This sounds really, really obvious. And it is. What you should be aware of is that very rarely is actual cost discussed up front. Most of the time, they’ll open with a ‘what is the #1 problem facing your business?’ kind of question that forces you to think of a negative aspect of your current situation, and give you the impression that they can help solve your problem. This is intentional, as it tends to disarm us a little bit, and leaves us more open to their suggestions. Solicitors who are confident in their product/service and can prove a real benefit/ROI will have no problem letting you know cost right up front. After all, if you don’t have flexibility in your budget to accommodate their product, then going in-depth just wastes your time and theirs.

Red Flag: If you answer a call from a solicitor, one of your first questions should of course be ‘What is the cost range for all your different options?’. If they answer with something like: ‘before we talk about that, let me ask what your goal is?’ or just flat out won’t tell you immediately where their prices start and where they end, be very wary.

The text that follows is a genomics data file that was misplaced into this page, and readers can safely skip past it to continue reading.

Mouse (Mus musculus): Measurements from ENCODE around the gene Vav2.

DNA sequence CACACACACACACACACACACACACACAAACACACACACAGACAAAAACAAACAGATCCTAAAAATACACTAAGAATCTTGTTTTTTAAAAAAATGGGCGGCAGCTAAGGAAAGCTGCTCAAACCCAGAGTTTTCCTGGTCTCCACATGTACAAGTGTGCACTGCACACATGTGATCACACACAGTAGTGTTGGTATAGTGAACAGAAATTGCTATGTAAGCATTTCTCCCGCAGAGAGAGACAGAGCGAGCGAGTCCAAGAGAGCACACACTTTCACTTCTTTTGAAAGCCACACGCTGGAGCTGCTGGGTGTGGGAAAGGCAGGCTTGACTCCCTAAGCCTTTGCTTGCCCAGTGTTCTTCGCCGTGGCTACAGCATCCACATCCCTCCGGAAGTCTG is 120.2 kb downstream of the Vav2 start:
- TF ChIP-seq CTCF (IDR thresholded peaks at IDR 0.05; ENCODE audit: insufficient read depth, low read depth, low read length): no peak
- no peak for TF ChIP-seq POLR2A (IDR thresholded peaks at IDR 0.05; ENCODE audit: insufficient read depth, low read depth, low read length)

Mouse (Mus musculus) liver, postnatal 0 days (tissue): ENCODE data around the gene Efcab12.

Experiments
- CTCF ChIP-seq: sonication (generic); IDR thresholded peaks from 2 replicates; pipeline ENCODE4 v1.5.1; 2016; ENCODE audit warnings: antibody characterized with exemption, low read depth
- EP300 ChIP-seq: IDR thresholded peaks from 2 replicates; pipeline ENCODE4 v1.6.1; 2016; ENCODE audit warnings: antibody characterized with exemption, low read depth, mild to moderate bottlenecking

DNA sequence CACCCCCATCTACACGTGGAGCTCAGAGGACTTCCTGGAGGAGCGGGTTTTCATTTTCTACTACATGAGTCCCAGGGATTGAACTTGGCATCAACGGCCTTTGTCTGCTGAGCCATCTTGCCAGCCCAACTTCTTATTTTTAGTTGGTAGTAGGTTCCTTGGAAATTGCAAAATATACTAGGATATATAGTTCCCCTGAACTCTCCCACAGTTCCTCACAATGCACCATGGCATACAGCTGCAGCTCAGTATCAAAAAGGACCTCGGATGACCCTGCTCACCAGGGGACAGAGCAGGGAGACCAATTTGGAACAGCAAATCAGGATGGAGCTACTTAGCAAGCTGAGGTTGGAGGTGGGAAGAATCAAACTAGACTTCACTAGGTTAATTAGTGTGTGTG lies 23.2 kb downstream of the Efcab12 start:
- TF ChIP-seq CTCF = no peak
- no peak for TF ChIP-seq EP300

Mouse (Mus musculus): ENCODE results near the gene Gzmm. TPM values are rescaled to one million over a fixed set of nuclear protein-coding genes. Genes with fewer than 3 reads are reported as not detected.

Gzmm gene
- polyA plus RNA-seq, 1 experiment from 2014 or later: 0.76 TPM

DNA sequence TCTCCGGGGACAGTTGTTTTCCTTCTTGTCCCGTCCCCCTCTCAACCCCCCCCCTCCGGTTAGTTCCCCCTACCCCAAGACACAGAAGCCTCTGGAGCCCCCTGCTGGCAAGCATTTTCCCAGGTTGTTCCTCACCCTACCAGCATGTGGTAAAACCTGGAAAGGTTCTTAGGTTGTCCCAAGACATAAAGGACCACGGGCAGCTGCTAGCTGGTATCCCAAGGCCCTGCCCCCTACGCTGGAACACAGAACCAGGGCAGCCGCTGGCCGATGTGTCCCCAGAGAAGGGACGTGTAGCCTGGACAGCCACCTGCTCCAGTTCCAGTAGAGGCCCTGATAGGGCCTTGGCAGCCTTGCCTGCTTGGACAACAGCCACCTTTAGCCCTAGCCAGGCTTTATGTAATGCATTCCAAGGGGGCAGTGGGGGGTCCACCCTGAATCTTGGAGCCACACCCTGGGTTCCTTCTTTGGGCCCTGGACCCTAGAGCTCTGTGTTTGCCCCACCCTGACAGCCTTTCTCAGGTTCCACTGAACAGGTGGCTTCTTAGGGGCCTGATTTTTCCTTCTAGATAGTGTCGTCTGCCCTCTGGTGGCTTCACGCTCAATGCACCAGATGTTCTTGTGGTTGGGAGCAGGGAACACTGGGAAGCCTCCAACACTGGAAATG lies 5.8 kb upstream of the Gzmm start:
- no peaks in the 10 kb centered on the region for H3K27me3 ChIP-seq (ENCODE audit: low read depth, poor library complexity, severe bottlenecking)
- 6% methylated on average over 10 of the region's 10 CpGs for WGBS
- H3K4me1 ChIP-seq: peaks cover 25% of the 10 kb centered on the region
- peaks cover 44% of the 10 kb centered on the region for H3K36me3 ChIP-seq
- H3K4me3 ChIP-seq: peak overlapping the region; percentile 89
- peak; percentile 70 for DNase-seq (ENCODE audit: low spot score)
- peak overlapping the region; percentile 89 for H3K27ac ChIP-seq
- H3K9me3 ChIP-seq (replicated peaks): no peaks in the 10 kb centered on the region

2 – Who’s the REAL audience?

This goes for all types of marketing options. Magazines, directories, trade shows, you name it. Typically the solicitors will make available very basic stats that don’t really reveal much about who their actual audience is. For example, lets look at the infamous ‘circulation’ information for magazines, which outlines how many copies go out to their ‘readers’, and what kind of businesses they are sent to. The thing is, these commonly-used stats can be very deceiving. They may simply be pulling the information based on the name of the person on the address label, like the owner of the business that it is sent to. But who’s to say that this is the person who actually reads it, or even receives it in their hands? Especially in larger businesses that receive many MANY different pieces, only the most crucial pieces ever get opened by anyone. The rest? Either gets junked or ends up on the coffee table in the lobby. Make sure they can prove that their recipients are also actual readers.